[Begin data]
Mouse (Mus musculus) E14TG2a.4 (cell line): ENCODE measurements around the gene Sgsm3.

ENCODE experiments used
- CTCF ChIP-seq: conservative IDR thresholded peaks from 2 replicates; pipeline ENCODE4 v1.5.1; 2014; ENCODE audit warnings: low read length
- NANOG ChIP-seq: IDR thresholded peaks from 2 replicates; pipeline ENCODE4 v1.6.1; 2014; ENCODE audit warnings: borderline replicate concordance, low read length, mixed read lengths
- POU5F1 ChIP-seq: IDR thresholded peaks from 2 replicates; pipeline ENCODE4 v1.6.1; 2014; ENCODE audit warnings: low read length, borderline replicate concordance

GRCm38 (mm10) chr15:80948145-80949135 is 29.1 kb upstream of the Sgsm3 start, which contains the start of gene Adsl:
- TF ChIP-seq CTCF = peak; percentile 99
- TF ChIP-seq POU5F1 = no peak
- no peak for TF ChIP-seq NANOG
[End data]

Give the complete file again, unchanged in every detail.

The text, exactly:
Mouse (Mus musculus) E14TG2a.4 (cell line): ENCODE measurements around the gene Sgsm3.

ENCODE experiments used
- CTCF ChIP-seq: conservative IDR thresholded peaks from 2 replicates; pipeline ENCODE4 v1.5.1; 2014; ENCODE audit warnings: low read length
- NANOG ChIP-seq: IDR thresholded peaks from 2 replicates; pipeline ENCODE4 v1.6.1; 2014; ENCODE audit warnings: borderline replicate concordance, low read length, mixed read lengths
- POU5F1 ChIP-seq: IDR thresholded peaks from 2 replicates; pipeline ENCODE4 v1.6.1; 2014; ENCODE audit warnings: low read length, borderline replicate concordance

GRCm38 (mm10) chr15:80948145-80949135 is 29.1 kb upstream of the Sgsm3 start, which contains the start of gene Adsl:
- TF ChIP-seq CTCF = peak; percentile 99
- TF ChIP-seq POU5F1 = no peak
- no peak for TF ChIP-seq NANOG